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 What is the National Children's Study?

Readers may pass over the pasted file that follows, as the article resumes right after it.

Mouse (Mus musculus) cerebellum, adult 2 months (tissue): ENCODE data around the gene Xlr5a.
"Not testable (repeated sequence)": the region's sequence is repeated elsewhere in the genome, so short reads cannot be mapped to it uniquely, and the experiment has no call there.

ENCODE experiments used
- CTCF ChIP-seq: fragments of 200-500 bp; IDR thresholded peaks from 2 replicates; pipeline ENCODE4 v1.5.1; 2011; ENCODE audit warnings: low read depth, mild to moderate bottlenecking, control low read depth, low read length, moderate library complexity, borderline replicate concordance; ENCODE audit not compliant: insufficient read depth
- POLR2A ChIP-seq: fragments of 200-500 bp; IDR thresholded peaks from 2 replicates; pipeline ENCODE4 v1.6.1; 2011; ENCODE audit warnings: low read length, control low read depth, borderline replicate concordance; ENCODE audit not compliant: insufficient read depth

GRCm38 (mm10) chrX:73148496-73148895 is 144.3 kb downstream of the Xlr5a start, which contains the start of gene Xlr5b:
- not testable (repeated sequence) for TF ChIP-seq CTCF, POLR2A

December 12, 2014 Dear Participant in the Vanguard Study of the National Children’s Study, I am writing to let you know about some important new developments that affect your participation in the Vanguard Study.  As you may remember, the Vanguard Study was designed to enroll about 5,000 children to help researchers decide on the best design for the larger National Children’s Study.  Ultimately, the National Children’s Study planned to enroll a total of 100,000 children who would each participate until age 21, so that we could learn more about how environmental factors influence child health and development.    Recently, a group of independent experts reviewed the plans for the National Children’s Study and determined that moving forward with the larger study would not be the best way to add to our understanding of how environmental factors influence child health and development.  The National Institutes of Health (NIH) takes these recommendations seriously and, as a result, we have decided not to launch the larger National Children’s Study and not to continue the Vanguard Study.  This means we will stop collecting new information from participants in the Vanguard Study.  Dr. David Murray, NIH Associate Director for Prevention, has been appointed, effectively immediately, to manage this orderly closure of the National Children’s Study.  NIH will continue to support research to address the important health and environmental goals of the National Children’s Study.  Also, all of the valuable information and specimens that you and your family have contributed will be stored and made available to scientists to further our understanding about environment and health.  What you have contributed already will continue to increase our understanding of child health and development for many years to come.  However, you will not be asked to participate in any additional National Children’s Study visits.  As always, we will protect your privacy and keep information about you safe.  On behalf of NIH and the broader research community, we sincerely thank you for your time, effort, and dedication to participating in biomedical research. These activities are critical for advancing our knowledge about human health and disease. If you have questions about any of this, please email or call 1-877­865-2619. Alan E. Guttmacher, M.D. Director, Eunice Kennedy Shriver National Institute of Child Health and Human Development National Institutes of Health